We’re at the Conservative Party Conference all day today, Monday 30th September: the EU, commercialising innovation in the NHS and childhood obesity. We’re outside the secure zone so no Party Conference Pass is needed. Here’s an idea of what we’ll be talking about.
Do we really understand the role of the EU on health? When we talk about Europe we often talk about freedoms, migration, business and economics. We discuss leaving the EU, due to the impact of bureaucracy, migration issues and the economy; on the other hand we very rarely discuss the impact the EU has on health.
- Do we really understand the impact of the EU on healthcare in this country and does it matter?
- Are there dangers to healthcare and the healthcare industry in this country from leaving the EU or staying in?
- What opportunities are there for the UK to learn from other countries health policies and systems and capitalise on our membership.
Our country’s economy health is often measured by the success of the services industry, manufacturing and the building sector yet a thriving healthcare industry is equally as important. The NHS alone employs 7% of the total UK workforce and in 2009 expenditure on healthcare made up 9.8% of the UK’s GDP.
Yet there remains a tension. The NHS is full of people with ideas, but there isn’t a culture of commercialising this potential. Industry knows the value of ideas, but is still regarded with suspicion and of course has its shareholders to satisfy. The two cultures can be seen as diametrically opposed but mutually dependent.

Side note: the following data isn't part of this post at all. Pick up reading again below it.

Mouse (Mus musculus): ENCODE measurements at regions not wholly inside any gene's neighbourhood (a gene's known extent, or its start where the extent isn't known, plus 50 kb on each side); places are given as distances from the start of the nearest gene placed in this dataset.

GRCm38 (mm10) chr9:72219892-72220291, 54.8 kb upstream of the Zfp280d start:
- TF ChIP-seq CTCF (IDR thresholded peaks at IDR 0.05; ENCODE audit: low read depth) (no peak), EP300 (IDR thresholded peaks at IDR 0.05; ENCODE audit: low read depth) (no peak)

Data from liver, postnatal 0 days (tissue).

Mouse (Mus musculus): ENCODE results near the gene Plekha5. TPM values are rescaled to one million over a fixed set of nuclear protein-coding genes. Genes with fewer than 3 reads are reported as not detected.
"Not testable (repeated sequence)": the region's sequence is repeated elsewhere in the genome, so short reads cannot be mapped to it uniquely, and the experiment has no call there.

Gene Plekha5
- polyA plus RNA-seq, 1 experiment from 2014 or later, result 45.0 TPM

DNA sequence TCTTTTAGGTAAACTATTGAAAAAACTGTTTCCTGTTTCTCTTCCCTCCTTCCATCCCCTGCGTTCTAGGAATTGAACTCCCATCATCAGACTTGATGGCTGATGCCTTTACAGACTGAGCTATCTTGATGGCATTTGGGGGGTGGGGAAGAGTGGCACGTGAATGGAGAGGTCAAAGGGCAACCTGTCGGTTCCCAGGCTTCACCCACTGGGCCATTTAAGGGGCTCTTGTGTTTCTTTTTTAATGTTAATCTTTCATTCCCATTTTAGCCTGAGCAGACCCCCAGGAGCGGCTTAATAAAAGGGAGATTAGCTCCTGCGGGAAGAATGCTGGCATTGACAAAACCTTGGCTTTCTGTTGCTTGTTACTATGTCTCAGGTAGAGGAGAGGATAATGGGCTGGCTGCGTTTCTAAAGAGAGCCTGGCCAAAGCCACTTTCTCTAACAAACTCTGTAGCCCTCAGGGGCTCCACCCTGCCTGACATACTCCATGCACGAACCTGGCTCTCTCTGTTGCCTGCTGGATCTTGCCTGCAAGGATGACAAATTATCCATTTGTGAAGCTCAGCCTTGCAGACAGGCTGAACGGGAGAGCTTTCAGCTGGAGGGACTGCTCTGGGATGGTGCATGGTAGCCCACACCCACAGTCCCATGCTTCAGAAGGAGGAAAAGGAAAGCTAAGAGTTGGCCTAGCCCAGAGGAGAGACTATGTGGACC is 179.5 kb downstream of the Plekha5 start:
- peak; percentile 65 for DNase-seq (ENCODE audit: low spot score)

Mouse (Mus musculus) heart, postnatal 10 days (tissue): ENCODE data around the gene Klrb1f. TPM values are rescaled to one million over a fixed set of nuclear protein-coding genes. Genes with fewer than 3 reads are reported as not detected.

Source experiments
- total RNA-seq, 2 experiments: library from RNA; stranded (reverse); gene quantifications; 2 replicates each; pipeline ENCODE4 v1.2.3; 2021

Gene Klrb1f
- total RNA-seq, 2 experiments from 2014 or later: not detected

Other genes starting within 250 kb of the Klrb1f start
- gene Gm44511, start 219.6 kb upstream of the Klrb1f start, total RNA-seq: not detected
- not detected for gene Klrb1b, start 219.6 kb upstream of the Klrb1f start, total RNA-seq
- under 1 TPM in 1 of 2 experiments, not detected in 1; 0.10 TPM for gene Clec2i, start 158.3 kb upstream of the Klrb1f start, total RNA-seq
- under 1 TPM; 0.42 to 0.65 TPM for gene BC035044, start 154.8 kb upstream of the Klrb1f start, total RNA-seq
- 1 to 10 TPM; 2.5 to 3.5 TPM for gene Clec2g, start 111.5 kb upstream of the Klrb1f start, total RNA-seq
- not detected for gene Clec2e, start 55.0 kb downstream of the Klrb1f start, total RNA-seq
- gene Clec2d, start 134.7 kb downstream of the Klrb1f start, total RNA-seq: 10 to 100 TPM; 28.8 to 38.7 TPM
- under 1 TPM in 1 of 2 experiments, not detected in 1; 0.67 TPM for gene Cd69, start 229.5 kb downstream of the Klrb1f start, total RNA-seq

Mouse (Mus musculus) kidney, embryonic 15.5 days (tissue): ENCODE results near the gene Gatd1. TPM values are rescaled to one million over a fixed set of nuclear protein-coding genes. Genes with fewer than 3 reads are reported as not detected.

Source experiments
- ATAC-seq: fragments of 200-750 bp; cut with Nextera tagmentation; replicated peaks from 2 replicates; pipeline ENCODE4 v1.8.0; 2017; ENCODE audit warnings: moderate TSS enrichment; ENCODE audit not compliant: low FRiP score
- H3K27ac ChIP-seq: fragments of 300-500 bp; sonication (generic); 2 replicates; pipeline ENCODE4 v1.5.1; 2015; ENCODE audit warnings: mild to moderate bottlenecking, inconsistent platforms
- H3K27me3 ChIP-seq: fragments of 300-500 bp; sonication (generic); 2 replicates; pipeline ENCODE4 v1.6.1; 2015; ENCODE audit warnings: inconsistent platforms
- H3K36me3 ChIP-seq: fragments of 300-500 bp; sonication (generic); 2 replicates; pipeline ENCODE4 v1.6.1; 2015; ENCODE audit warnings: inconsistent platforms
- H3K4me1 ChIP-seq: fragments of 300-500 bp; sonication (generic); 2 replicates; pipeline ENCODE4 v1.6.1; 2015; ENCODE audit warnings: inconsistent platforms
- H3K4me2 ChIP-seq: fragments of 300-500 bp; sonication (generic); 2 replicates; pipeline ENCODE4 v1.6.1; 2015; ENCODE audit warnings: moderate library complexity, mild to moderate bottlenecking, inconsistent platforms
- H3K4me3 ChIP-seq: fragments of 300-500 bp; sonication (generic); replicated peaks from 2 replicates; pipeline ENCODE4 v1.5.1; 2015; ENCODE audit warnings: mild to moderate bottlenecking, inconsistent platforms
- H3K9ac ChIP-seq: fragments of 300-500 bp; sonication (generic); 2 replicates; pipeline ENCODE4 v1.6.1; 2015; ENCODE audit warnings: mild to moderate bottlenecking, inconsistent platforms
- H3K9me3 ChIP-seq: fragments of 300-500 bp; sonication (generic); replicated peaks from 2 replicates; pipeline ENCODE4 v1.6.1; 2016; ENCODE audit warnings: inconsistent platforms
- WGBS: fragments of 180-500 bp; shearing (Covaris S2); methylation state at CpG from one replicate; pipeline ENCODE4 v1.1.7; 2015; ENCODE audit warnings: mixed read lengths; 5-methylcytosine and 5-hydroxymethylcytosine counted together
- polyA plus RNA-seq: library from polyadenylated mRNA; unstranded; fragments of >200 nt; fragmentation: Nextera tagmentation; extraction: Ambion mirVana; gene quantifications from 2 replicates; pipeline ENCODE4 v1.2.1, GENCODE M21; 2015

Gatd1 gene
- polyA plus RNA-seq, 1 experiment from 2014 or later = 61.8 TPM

- What more does the Government need to do to bring the innovation industry into the UK? How do we change preconceived beliefs on the role of industry and the private sector and its contribution to healthcare?
- How do we encourage the NHS to develop a more commercial outlook in its own R&D and clinical activities?
- Can we ever take away the fear of the private sector?
5.30pm Are we failing fat children?
In the past year, children’s diets and eating habits have rarely been out of the headlines. Some children are not being given breakfast at home and show a lack of concentration at school. At the same time, childhood obesity is on the increase.
- Is obesity a result of our modern environment: “a normal reaction to an abnormal environment”?
- Has society normalised its perception of what it means to be overweight?
- Do we have the right balance between local and centralised government action with regards to obesity?